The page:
Day eight brought near perfect conditions for the women’s slopestyle competition at Bokwang Snow Park, where two-time Olympian Yuki Tsubota finished in sixth position amongst a field of strong international skiers.
The 24-year old from Whistler, BC was a model of consistency in today’s competition, performing all but one of her runs cleanly, with a variety of spins and grabs in the rail section and smoothly styled jumps. She would qualify to finals in 10th position with a score of 78.20 and finish the competition in sixth position with a score of 74.40, her second consecutive sixth place result at an Olympic Games.
As the highest ranked skier of Team Canada’s women’s slopestyle contingent, Tsubota was the lone Canadian to qualify for finals, a testament to how much the skiing talent has increased since the sport’s debut at the 2014 Sochi Games.
“I’m super happy, qualifying was the big obstacle today,” commented Tsubota. “Everyone has stepped up their game, it’s a lot tougher to make it. All the girls here had a chance to win this contest, it was anyone’s game. A lot of good girls didn’t even make it to finals today.”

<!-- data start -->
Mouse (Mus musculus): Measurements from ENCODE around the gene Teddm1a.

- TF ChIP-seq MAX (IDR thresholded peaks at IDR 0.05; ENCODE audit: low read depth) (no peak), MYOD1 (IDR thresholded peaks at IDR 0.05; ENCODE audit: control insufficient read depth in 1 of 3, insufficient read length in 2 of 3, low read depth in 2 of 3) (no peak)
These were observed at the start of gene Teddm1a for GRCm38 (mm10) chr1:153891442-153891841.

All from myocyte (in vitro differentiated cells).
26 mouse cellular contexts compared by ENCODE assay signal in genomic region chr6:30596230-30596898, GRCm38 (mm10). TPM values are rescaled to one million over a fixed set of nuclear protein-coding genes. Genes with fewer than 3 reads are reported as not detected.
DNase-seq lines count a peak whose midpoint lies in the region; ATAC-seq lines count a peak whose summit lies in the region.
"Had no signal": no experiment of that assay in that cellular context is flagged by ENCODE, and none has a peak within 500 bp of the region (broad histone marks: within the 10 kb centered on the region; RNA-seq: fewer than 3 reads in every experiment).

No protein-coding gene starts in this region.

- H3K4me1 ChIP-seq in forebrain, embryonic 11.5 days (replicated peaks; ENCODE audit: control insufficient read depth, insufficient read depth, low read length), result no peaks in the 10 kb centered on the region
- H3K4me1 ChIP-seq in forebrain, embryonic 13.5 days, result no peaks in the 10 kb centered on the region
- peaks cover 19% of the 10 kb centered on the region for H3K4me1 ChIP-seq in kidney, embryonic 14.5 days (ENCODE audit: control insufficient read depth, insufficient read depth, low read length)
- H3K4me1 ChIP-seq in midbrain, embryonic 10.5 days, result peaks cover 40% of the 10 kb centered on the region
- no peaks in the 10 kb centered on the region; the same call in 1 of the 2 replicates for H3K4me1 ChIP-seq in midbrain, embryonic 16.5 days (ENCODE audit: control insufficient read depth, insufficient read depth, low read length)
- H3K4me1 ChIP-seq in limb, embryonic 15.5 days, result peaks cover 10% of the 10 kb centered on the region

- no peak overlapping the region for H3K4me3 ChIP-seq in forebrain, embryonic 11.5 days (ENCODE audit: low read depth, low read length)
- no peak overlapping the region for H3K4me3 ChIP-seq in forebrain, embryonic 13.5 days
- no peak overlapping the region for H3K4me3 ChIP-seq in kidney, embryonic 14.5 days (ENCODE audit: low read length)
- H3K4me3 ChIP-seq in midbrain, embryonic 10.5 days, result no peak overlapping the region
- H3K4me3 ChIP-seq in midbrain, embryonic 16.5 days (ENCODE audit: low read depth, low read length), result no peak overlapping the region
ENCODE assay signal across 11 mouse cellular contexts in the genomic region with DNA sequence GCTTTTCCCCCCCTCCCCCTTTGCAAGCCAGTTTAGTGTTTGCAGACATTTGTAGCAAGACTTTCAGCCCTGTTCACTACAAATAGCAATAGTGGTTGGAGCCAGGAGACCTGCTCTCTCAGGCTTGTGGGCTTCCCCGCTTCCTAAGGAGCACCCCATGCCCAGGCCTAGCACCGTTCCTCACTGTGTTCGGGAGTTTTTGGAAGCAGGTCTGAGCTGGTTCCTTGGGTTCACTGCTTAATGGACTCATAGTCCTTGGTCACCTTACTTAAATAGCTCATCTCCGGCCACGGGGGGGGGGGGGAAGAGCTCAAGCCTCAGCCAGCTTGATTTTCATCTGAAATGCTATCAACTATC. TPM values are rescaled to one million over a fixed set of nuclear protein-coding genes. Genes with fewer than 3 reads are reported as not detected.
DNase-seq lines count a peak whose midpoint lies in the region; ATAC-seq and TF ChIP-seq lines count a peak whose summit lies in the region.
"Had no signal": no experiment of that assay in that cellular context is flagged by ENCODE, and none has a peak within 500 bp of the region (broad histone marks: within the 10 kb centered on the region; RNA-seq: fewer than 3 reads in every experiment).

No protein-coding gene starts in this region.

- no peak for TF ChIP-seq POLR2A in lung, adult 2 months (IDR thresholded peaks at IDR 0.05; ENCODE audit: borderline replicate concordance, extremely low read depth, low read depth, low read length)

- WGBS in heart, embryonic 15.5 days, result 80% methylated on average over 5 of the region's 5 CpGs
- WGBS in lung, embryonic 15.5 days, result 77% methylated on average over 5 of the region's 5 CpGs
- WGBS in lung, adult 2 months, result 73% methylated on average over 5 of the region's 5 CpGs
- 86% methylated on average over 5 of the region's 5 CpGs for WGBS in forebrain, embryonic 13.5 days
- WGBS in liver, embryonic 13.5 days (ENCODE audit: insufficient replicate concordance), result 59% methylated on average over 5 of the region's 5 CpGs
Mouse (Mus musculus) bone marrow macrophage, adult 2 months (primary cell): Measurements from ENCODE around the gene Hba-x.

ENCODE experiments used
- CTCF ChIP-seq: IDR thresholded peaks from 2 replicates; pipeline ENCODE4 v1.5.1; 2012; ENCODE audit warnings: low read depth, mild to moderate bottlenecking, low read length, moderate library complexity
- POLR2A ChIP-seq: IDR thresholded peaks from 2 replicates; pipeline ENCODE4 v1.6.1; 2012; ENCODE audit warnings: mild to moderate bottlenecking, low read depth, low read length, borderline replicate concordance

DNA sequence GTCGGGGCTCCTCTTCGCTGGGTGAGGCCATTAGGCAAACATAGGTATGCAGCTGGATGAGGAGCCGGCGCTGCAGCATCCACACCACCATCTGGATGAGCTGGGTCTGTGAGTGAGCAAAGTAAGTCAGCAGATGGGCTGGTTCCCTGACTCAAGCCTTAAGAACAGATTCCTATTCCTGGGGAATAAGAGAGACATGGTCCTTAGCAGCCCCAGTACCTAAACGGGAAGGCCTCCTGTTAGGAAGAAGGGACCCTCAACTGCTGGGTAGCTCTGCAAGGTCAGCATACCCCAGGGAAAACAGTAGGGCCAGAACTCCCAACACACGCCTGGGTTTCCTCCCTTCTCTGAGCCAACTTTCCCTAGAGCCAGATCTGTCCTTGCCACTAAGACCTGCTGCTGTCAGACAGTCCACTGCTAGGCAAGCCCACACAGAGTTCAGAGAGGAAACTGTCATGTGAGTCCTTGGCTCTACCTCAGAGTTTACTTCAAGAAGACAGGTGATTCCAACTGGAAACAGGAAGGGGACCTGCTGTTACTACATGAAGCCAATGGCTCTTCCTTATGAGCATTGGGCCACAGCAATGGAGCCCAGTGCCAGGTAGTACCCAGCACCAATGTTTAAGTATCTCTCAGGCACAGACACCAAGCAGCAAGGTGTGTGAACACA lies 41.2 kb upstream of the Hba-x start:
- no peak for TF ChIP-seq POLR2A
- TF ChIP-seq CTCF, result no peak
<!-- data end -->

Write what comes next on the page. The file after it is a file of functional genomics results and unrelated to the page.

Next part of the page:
Swiss skier Sarah Hoefflin won the event with a score of 91.20, achieved on her third and final run. Teammate Mathilde Gremaud’s first run score of 88.00 withstood the contest to win her the silver medal. Isabel Atkin of Great Britain landed three clean final runs, securing the bronze medal on her third run with a score of 84.60.
Tsubota’s teammates, defending Olympic gold and bronze medallists Dara Howell of Huntsville, Ontario and Kim Lamarre of Lac Beauport, Quebec, were unable to land clean runs in the qualification round and subsequently failed to advance to finals. They finished 21st and 22nd, respectively.
“I worked really hard to get back here, and it’s obviously not the result that I wanted, but I’m grateful for this experience,” commented Howell. “I have a lot of people here who care for me, I’m forever grateful to all of them; my family, friends and coaches have never given up on me. Their support means a lot.”
“I skied my heart out today, which I’m really proud of,” commented Lamarre. “It was a big bummer to land everything clean up until the last jump in my first run. I thought my rail sections were original and creative; it was just my jumps that didn’t go well. I just came up a little short.”
The Canadian women’s slopestyle team will resume their season, heading to Italy in mid-March for the next stop on the FIS World Cup Tour.